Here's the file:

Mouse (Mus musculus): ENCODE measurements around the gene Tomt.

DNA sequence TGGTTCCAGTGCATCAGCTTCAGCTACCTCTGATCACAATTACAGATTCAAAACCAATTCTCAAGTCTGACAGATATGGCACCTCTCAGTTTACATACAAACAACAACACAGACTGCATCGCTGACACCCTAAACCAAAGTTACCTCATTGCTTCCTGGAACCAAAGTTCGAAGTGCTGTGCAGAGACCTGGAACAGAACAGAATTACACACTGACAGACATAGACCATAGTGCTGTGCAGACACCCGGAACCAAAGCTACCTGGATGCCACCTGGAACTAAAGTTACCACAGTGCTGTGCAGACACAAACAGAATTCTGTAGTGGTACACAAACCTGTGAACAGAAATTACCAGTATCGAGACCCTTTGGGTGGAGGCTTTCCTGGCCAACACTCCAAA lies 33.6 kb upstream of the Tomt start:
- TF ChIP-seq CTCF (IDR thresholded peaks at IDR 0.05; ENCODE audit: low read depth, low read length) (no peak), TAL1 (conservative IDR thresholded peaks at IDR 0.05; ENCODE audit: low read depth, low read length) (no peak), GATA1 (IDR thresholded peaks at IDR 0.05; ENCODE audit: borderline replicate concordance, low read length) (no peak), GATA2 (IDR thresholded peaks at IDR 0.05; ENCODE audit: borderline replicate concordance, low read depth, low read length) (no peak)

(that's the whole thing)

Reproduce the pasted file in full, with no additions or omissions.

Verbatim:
Mouse (Mus musculus): ENCODE measurements around the gene Tomt.

DNA sequence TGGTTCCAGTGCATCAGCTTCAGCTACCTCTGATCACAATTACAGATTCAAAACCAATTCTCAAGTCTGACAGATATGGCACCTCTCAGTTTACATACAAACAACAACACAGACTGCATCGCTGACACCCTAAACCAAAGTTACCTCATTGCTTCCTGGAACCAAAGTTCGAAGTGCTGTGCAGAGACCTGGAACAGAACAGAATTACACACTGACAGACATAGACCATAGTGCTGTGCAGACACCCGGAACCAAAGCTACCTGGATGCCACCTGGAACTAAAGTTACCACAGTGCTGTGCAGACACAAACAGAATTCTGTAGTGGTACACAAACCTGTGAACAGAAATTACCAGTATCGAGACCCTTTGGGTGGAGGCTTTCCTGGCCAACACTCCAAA lies 33.6 kb upstream of the Tomt start:
- TF ChIP-seq CTCF (IDR thresholded peaks at IDR 0.05; ENCODE audit: low read depth, low read length) (no peak), TAL1 (conservative IDR thresholded peaks at IDR 0.05; ENCODE audit: low read depth, low read length) (no peak), GATA1 (IDR thresholded peaks at IDR 0.05; ENCODE audit: borderline replicate concordance, low read length) (no peak), GATA2 (IDR thresholded peaks at IDR 0.05; ENCODE audit: borderline replicate concordance, low read depth, low read length) (no peak)